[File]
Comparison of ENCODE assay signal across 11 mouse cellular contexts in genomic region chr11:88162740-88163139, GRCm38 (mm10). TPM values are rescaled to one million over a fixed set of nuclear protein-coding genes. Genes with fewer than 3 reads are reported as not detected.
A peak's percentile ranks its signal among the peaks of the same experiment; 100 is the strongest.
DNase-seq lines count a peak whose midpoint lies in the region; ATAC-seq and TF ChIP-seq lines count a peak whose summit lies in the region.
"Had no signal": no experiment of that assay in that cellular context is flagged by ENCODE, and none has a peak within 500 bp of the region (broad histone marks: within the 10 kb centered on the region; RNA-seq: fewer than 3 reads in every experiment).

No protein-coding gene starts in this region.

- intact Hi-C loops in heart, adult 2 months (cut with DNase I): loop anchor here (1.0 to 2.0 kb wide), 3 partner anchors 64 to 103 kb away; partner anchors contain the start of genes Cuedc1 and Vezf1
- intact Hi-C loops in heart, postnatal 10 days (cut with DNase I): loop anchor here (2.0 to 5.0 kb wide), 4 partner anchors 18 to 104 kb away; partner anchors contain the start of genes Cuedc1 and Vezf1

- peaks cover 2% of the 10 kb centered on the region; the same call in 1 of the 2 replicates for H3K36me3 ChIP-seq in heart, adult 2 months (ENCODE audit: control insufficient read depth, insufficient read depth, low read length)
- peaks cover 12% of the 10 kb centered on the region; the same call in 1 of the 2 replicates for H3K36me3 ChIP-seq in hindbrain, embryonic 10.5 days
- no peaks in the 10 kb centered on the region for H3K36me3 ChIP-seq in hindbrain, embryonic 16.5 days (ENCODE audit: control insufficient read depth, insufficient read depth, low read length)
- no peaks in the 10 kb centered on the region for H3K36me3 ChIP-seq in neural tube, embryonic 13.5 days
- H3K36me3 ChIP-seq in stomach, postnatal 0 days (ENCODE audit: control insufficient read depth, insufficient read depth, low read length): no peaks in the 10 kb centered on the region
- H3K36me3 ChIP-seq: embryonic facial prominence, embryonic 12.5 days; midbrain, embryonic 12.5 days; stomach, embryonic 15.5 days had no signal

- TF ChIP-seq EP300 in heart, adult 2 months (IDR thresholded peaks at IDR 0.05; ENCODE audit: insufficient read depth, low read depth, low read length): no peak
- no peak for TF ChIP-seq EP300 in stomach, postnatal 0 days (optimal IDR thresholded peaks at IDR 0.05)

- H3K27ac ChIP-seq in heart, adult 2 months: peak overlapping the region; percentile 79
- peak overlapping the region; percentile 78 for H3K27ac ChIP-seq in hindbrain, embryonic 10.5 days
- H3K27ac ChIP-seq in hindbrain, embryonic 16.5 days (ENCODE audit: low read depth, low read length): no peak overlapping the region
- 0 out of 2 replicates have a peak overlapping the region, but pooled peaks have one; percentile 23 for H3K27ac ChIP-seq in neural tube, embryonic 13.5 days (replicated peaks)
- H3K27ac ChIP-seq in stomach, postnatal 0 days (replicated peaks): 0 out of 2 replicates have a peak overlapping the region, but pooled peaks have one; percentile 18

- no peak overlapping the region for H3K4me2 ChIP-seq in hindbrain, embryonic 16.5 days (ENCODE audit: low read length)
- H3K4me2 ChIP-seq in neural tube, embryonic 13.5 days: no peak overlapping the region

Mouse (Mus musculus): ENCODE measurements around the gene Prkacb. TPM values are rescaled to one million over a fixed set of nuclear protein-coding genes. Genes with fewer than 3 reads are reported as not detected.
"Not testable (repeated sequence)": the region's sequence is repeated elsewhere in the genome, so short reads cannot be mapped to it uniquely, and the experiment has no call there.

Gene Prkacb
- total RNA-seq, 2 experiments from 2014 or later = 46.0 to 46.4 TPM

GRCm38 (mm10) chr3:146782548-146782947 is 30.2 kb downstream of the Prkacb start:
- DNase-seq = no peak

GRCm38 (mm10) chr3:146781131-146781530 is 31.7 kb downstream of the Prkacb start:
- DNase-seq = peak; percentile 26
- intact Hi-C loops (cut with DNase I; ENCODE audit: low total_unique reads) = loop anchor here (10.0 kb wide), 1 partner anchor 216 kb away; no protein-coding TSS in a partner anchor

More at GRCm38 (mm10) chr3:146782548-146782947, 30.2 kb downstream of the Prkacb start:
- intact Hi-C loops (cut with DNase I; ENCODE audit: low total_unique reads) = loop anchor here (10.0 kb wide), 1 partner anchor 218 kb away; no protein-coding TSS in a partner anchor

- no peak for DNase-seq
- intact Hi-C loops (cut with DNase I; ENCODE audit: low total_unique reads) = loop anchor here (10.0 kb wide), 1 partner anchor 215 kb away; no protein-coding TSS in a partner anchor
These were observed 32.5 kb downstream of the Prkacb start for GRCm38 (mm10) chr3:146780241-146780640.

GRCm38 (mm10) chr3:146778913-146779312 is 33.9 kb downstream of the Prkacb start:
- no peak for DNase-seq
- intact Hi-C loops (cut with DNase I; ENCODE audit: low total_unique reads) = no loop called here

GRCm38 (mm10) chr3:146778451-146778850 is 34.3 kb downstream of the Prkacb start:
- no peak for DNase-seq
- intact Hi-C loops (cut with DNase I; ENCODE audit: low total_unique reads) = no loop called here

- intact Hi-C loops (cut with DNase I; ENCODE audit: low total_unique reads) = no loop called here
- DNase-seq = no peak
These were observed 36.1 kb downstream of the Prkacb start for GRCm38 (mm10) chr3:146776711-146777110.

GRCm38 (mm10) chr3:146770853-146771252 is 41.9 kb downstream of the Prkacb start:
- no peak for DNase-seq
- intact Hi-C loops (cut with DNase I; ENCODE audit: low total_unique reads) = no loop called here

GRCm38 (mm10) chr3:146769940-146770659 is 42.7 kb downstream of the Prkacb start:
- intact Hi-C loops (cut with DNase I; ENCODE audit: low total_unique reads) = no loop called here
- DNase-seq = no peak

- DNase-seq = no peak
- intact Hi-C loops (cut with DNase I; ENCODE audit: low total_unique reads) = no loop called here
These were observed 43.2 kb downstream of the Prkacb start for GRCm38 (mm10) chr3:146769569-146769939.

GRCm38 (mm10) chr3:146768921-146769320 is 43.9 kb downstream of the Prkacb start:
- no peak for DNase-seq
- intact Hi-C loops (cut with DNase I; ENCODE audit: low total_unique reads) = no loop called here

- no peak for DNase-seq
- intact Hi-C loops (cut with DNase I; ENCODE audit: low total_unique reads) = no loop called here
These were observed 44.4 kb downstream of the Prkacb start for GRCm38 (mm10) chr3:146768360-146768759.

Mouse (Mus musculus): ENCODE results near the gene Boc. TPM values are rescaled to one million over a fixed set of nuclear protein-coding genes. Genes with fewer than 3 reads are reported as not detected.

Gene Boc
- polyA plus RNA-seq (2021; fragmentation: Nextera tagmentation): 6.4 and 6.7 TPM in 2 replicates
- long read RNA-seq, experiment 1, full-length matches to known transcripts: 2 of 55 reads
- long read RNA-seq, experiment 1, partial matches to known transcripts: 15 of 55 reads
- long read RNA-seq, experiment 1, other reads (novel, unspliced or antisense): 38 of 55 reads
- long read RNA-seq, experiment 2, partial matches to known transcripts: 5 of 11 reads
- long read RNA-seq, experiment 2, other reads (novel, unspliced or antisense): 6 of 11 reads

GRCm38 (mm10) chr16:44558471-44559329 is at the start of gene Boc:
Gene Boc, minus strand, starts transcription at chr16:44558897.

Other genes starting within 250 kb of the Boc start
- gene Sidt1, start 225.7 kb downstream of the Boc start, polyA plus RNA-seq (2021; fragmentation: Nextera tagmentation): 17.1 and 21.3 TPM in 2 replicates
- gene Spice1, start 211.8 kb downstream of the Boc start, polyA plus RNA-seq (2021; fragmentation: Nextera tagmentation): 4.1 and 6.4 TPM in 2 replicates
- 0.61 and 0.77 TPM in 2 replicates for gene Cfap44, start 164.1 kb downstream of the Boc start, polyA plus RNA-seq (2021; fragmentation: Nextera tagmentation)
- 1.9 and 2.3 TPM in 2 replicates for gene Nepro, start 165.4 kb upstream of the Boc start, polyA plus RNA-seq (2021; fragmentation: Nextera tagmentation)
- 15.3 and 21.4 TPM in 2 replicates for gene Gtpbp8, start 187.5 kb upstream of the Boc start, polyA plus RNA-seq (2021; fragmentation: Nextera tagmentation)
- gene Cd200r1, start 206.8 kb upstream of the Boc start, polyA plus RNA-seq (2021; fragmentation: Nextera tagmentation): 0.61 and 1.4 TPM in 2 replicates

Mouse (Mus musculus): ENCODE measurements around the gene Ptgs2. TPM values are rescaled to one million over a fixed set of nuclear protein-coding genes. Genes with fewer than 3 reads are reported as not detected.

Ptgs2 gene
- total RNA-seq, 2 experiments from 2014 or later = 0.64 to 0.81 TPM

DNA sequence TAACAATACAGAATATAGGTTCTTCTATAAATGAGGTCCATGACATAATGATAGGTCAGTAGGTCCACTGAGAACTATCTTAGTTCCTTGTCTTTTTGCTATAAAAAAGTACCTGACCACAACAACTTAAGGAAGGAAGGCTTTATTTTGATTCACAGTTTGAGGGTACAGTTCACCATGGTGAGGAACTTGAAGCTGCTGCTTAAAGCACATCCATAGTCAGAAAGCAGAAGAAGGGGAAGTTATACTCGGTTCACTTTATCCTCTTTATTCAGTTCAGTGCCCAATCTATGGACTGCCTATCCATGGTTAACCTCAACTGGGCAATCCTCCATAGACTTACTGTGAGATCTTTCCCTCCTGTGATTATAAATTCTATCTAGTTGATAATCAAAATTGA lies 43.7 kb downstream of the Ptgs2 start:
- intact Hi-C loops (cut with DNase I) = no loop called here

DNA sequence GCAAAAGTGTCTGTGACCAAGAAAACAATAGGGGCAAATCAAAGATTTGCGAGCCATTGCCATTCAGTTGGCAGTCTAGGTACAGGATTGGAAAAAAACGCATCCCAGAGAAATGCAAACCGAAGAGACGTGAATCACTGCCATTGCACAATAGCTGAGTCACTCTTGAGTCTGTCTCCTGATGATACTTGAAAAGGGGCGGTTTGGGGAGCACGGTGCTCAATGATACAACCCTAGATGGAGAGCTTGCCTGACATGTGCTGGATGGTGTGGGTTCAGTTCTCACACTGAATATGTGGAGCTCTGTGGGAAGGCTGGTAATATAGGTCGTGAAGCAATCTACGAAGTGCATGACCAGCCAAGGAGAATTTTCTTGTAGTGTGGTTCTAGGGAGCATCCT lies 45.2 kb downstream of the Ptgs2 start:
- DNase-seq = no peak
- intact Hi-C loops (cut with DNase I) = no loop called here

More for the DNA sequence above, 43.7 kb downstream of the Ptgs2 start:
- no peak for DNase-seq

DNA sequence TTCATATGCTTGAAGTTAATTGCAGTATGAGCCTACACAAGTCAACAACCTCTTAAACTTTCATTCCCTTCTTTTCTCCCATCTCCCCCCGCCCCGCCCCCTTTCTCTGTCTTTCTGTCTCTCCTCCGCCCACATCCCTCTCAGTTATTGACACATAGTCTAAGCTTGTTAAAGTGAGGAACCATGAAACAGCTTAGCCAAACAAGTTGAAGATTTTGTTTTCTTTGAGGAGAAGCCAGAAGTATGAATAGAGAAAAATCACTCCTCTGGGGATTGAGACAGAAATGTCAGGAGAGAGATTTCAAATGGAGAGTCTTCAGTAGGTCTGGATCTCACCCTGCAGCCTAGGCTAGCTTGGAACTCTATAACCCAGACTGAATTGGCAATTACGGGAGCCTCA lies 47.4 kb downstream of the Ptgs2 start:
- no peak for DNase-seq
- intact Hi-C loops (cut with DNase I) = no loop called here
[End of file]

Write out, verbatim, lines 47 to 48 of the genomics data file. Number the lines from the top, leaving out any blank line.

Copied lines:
- no peak for DNase-seq
- intact Hi-C loops (cut with DNase I; ENCODE audit: low total_unique reads) = no loop called here